By Joshua Robert Mikutis, for MAJNM ‘17/ Rabbinic Ordination ‘18
Millennials are increasingly working at startups and tech companies with indulgent work cultures, including free gourmet food and foosball tables. Are perks like these appropriate for Jewish nonprofits? This study examines the experiences of nine millennials who work at three different Jewish nonprofits in New York City. The interviews attempt to discover what millennials appreciate and desire in the workplace. Despite awareness of Google-esque perks, the millennials I spoke with did not find them to be of particular consequence when they thought about ideal workplaces. Five areas of importance emerged from the interviews: 1) opportunities for workplace collaboration and a physical space that facilitates that, 2) a culture of caring, 3) mentorship and supervisors who encourage personal and professional growth, 4) opportunities for professional development, and 5) aspects of material comfort. Although some of the interviewees perceive these five aspects at their workplace, others find their workplaces lacking. They tend not to see a cohesive strategy of culture in their workplaces but see it instead as a random assortment of priorities and preferences. They value organizational cultures that make them feel nurtured personally and professionally with opportunities for personalized professional development. They appreciate office spaces that allow for free movement and collaboration.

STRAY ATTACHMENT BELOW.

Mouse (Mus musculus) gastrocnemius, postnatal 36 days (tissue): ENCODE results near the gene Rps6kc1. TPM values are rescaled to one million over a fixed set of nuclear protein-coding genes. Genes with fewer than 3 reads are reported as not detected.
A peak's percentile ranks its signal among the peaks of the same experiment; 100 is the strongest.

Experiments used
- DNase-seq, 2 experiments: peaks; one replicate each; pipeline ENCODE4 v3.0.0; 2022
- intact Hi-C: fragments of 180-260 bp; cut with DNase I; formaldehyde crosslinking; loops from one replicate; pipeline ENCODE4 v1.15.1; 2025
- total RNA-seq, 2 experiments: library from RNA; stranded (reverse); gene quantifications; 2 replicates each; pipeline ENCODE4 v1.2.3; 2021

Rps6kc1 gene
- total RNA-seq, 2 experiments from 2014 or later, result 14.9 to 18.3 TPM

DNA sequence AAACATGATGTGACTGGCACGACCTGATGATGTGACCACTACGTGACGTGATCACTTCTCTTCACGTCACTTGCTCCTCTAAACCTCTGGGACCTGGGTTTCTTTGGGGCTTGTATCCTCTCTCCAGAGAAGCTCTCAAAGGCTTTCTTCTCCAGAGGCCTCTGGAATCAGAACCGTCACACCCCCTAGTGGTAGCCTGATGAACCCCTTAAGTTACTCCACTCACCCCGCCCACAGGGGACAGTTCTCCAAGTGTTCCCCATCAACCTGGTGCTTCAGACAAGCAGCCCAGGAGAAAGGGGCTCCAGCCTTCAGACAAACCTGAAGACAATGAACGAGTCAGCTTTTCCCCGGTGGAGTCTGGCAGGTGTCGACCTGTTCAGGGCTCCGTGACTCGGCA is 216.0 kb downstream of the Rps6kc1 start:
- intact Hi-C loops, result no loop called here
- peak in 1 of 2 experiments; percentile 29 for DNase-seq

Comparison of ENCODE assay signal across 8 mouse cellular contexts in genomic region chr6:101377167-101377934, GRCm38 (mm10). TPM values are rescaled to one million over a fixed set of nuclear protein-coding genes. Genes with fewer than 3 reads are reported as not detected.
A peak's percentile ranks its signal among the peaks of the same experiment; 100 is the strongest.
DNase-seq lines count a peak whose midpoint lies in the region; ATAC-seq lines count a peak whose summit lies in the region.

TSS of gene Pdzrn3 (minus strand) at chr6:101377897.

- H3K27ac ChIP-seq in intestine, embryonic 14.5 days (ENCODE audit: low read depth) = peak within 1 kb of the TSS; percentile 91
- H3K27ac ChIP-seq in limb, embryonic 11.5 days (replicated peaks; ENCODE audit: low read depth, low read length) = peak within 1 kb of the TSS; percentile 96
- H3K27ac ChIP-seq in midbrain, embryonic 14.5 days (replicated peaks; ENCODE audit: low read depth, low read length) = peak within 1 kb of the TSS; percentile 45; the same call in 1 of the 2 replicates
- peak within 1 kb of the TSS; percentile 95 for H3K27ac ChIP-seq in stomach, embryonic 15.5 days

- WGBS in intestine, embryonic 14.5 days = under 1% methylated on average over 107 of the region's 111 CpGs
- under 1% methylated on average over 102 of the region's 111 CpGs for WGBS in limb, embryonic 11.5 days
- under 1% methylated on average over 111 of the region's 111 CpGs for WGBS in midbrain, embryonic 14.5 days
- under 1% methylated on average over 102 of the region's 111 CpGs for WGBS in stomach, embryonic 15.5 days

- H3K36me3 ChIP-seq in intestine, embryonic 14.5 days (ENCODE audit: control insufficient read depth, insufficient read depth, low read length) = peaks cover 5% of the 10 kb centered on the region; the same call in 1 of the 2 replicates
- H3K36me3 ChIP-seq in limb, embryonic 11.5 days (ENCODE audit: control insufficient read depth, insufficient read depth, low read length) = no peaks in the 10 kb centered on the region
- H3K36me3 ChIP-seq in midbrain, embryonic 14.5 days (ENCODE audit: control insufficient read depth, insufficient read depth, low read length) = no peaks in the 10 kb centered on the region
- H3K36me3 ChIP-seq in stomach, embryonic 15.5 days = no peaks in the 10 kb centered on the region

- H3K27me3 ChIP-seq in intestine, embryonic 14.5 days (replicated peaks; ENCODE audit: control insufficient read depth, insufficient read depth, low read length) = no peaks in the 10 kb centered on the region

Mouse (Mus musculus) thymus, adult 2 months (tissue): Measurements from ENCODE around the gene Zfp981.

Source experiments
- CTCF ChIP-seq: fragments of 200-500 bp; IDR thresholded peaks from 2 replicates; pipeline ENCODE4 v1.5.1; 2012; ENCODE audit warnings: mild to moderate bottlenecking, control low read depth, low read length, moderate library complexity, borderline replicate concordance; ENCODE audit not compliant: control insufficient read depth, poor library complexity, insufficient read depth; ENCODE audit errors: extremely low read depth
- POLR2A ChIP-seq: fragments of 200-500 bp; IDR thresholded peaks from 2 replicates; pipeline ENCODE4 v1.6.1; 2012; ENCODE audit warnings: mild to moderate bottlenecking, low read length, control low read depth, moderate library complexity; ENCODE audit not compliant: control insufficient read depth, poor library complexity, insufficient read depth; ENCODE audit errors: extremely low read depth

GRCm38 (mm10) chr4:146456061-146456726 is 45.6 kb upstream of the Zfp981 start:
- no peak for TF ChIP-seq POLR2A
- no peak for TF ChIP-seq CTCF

These findings are discussed in the context of previous research on office culture, including among millennials and Jewish nonprofit professionals. Most of the theories focus on how the individual employee feels at work, emphasizing health, intellectual engagement, and alignment with the pre-existing interests of the individual. Based on these findings, I encourage organizations to engage millennial employees in discussions of what culture looks like presently and what millennials desire from their workplaces.